Archive for February, 2015

Raising Steam – Terry Pratchett

Posted in Books with tags , on February 3, 2015 by thecognitivekey

Terry Pratchett’s novels fall into two distinct groups, those which are very funny and engaging, and those which seem disconnected and have that feel of being written quickly without the usual due diligence. When they are good they are very, very good and when they are bad they are horrid. I think it depends on the characters who appear as the central characters. Rincewind, Sam Vimes, the witches, they all appear in jolly good readable novels. It’s as though Terry Pratchett takes more time over them because they are favourites. Novels which aren’t so strong have characters we don’t care for, the plots are shallow and I get the feeling that they have been written in a hurry to fulfil a contract, there’s usually the semblance of a joke in there but never enough to stretch to a full novel, XXXX springs to mind, Small Gods and quite a few of the ‘stand-alone’ novels where the characters are present for just the single or maybe two novels.

Terry Pratchett on song though is worth the odd near miss. So where does Raising Steam fit on the Pratchett spectrum? Raising Steam is a Moist Lipwig novel, Moist Lipwig the saviour of the Post Office and the Bank. He’s not one of my favourite characters, things are too easy for him, whatever the odds he always manages to win – he’s a great believer in deus ex machina, even for Discworld his escapes are not really credible. But to its credit the tale does have Sam Vimes and Vetinari so it could pull through.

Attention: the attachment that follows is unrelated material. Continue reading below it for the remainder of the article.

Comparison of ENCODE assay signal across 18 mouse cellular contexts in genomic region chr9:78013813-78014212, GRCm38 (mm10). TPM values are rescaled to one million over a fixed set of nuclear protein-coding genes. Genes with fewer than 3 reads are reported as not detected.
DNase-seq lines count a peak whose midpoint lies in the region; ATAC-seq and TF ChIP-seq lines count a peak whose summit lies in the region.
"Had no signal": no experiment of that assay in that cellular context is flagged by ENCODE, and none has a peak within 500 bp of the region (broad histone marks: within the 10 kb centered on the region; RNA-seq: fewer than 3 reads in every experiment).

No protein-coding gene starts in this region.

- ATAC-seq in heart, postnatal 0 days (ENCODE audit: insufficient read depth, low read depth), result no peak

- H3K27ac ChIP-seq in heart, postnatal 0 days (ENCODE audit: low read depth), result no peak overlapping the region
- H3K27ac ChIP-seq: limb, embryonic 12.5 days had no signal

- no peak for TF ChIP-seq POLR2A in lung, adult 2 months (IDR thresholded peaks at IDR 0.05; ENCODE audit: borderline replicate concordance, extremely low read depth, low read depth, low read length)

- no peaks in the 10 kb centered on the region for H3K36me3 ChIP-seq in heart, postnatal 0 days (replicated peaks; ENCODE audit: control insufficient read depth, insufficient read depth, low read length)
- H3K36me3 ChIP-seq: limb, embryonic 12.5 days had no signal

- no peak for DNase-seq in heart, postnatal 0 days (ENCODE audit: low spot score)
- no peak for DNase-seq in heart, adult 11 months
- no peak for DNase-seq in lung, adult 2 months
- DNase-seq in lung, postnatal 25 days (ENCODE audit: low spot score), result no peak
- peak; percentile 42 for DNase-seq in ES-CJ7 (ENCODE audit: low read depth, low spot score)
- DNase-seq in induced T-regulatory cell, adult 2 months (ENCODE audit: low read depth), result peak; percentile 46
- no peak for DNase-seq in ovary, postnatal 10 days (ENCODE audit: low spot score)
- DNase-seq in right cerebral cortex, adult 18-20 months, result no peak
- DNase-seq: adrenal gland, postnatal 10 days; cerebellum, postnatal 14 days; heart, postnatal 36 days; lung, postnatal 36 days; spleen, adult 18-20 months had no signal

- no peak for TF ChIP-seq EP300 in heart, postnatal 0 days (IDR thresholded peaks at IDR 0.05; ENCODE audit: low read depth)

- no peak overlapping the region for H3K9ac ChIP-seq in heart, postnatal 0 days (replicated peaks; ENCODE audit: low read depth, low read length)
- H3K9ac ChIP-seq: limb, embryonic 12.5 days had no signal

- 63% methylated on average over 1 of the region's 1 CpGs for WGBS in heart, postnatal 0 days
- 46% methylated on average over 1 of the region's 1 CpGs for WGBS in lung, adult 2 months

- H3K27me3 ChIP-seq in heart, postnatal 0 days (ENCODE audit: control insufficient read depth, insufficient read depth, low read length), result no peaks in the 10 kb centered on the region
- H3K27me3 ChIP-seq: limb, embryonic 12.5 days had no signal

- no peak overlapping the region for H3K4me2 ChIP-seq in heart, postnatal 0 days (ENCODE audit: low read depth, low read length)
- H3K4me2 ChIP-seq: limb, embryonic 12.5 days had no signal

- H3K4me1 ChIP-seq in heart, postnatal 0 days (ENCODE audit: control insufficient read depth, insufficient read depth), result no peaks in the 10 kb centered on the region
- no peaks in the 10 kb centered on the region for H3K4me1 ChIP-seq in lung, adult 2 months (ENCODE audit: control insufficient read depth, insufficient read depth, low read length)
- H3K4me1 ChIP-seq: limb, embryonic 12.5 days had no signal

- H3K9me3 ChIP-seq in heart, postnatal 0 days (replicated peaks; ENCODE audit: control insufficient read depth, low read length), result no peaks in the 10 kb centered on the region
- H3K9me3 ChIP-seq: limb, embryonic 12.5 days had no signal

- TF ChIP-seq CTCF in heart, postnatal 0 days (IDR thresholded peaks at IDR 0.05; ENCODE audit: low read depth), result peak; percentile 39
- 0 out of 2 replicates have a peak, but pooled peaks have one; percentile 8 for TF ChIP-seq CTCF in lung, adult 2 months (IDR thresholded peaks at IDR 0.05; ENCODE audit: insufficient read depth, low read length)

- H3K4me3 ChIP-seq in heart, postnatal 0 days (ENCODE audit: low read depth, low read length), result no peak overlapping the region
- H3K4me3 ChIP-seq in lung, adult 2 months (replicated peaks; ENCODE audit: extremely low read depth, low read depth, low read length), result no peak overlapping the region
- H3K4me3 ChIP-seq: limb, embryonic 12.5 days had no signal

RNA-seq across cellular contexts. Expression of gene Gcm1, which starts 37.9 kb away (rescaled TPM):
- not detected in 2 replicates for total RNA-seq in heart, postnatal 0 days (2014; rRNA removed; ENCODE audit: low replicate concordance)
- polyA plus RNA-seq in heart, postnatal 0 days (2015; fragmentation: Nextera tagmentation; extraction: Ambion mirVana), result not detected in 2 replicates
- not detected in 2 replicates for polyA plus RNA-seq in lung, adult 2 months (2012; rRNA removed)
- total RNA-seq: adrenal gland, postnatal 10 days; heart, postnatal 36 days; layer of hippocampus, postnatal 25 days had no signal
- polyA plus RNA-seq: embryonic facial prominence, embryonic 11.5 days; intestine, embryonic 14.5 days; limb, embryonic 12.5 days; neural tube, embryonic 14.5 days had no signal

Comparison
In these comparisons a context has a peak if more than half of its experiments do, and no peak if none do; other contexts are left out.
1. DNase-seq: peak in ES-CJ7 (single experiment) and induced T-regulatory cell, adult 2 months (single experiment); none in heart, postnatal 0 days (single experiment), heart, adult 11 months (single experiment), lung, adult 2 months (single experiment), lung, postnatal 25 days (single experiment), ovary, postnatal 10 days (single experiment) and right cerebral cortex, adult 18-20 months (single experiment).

It doesn’t though. Often Pratchett has an idea which he works and works. Soul Music: the music industry, XXXX: Australia, the links are easy to see, they don’t always make for a good book but it’s a successful formula. The theme of this book is the railway, the steam railway and maybe that is where the trouble starts because the steam engine suddenly becomes a major character but one without character, goblins play a big part, as do dwarves, the Guards but there’s never enough to pull it all together. The plot is fragmented. I think it might just have worked with the railway, but the dwarves rebellion (is this a dig at religious fundamentalism?) just doesn’t fit well. It’s as though there a few plot threads which have become intermingled without making a whole.

The whole plot is rather thin. Too many characters. Loose ends – what happened to the goblin’s underground train? I thought that might have played a part in the long journey to the dwarves hinterland, but no, it was built up as an idea but then the idea was never developed.

There is a long train ride building up to the climax. The train comes under attack, but nothing really happened, and it happened slowly and I didn’t care. As I got towards the end of the book I felt it could easily have been written by Enid Blyton. Nothing happens and everyone is happy at the end. That may be the overall impression of Terry Pratchett’s books but usually they are written with humour and he makes us care for the characters. I didn’t care for anyone here. Even the well-loved Sam Vimes and Vetinari didn’t come out well.